The second most important driving force towards the diet that I presently follow has been my deep love for Patch Mama (Mother Earth). She feeds us and looks after us and you know, we need to respect, honour and care for her. Eating a whole, seasonal, organic plant-based diet – I feel – is the best way to do that.

Lastly, I did a lot of reading about farmed animals, their suffering and you know what? I just didn't want to be a part of that. I don't judge anyone who is. And I don't believe that omnivores are 'cruel' or 'bad' or 'ignorant' or that vegans are necessarily more 'enlightened', 'compassionate' or 'better' human beings. I have met lots of omnivores (including my husband) who have a heart of gold. (Though rest assured, I'm working on him ;).)

More importantly, I think it's my role as a plant-based blogger to spread love and acceptance, not hate and anger, which is something I know many other plant-based, vegan and vegetarian bloggers are commited to. 

Which leads me to the issue of eating fish. It's a very tricky one for me. Because healthwise, I feel that the small amount of raw fish that I do eat has more positives than it does negatives. In particular fish's vitamin D content is something that does me good.

I feel that eating more than the occasional piece of wild fish puts a tremendous pressure on our oceans. It breaks my heart that we're depleting our marine resources the way that we are. And hence - despite my joy of eating fish - I know I need to keep it in close check. Will I give up fish completely? I don't think so. Do I feel eating fish is cruel? Honestly, I don't. But things shift and change so watch this space.

Any more confessions?
Nope, but I will do a post about how I feed my family at some point as that's a whole different topic in itself... 

Just for the record though I don't do red meat, chicken, turkey, duck etc. And I am really not into dairy. I can't see that ever changing. But something like this could happen, right!? Other than that, you can safely bet your bottom dollar you won't see me sneaking a piece of spam into my mouth;). 

Finally, does that mean you'll include egg or fish recipes on your blog?
I have unintentionally never included (free range, organic) egg recipes, but I will because I do eat them and find them very versatile. My baking recipes however will remain 100% egg-free.

I can promise that you won't see fish here. 

They say boredom is a great excuse to eat. So let's eat, shall we?
Thanks for reading everyone.

How to make gluten-free no-bake granola bars - The Little Plantation
How to make gluten-free no-bake granola bars - The Little Plantation


IMPORTANT: This recipe is adapted from one I found in Angela Liddon's truly wonderful book The Oh She Glows Cookbook. It's a firm favourite! Also, please check the tips at the end of the recipe for substitutions and other suggestions.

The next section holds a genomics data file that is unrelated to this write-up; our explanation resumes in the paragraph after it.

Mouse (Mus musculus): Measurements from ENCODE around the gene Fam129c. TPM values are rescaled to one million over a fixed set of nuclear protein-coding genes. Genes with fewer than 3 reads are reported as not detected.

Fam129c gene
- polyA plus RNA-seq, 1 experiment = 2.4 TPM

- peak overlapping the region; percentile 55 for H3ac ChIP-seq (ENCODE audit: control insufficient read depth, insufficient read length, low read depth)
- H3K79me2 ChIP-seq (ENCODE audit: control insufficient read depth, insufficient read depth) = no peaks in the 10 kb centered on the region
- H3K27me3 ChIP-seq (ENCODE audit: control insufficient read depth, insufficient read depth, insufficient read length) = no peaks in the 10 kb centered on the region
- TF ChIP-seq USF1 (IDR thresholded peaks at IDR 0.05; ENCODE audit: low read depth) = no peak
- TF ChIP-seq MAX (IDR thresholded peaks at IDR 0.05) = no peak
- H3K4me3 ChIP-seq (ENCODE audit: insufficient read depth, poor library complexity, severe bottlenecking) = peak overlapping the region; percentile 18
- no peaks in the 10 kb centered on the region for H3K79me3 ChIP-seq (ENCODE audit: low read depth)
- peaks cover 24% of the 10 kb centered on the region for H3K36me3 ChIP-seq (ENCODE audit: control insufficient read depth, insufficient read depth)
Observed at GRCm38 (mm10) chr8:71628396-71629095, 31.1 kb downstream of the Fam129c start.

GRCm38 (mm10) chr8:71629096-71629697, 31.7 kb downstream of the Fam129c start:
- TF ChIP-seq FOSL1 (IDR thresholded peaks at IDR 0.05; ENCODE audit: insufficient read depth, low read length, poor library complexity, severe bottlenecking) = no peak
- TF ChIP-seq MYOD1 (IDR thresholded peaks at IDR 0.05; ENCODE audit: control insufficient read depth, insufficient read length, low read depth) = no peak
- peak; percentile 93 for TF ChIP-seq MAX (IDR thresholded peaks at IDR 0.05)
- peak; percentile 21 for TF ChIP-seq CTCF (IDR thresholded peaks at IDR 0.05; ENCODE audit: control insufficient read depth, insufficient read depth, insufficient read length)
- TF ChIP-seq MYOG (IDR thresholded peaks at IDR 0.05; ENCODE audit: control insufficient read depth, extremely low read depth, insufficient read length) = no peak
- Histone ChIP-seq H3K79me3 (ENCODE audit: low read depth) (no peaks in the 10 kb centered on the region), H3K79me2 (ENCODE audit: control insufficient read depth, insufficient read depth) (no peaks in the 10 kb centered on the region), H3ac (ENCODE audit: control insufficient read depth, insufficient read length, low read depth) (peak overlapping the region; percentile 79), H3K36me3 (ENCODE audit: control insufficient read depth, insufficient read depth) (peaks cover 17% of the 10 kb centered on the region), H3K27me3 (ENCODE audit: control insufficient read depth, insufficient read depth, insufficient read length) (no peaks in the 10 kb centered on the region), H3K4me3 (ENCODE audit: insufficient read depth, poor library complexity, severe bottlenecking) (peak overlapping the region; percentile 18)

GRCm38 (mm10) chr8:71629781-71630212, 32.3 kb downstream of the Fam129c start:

Preparation Time: 10 minutes
Chilling Time: 20 minutes
Makes: 12 scrumptious bars


½ cup (65g) (organic) sesame seeds
1 ½ cups (125g) (organic) gluten-free oats
1 ¼ cup (180g) (organic) buckwheat
¼ (25g) (organic) goji berries
¼ cup (35g) (organic) raisins
1tsp (organic) ground cinnamon
¼ tsp pink Himalayan Salt
½ cups (120ml) maple syrup
¼ cup (60ml) light tahini
1 tsp pure (organic) vanilla extract


Get all the ingredients out onto the kitchen counter and ready to use.
Line a square baking tray with parchment paper.

In a large bowl combine the oats, buckwheat, goji berries, raisins, cinnamon and salt.

In a little pot, gently heat the maple syrup and tahini until nicely combined. Take this mixture of the heat and add the vanilla.
Pour the mixture over the dry ingredients and combine well.

Transfer this onto the prepared baking tray, spreading the mixture as evenly as you can. (Feel free to use your fingers if need be).
Pop in the freezer for 20 minutes or until set.

Remove from the freezer and cut into 12 bars.

You can store the bars in the fridge, but I'd recommend storing them in the freezer (for up to a month) and taking one out when you fancy it. They are GREAT for breakfast on the go or as a filling snack.

Tip 1: When you take a bar from the freezer wait 5-10 minutes before eating. However, I did notice if I left it out too long, it didn't hold together that well. When that happened, I transformed the bar into a chunky granola and enjoyed it with some almond milk. Yummy.
Tip 2: I used toasted buckwheat, but you could use raw buckwheat too. Just soak them overnight before using.
Tip 3: I know some people who are gluten intolerant don't do well with oats, regardless of whether the oats are gluten-free or not. If that's you, just swap them with millet flakes.
Tip 4: I used black sesame seeds, but there's nothing stopping you using white ones.

Looking for more breakfast ideas? Just click here:)

How to make gluten-free no-bake granola bars - The Little Plantation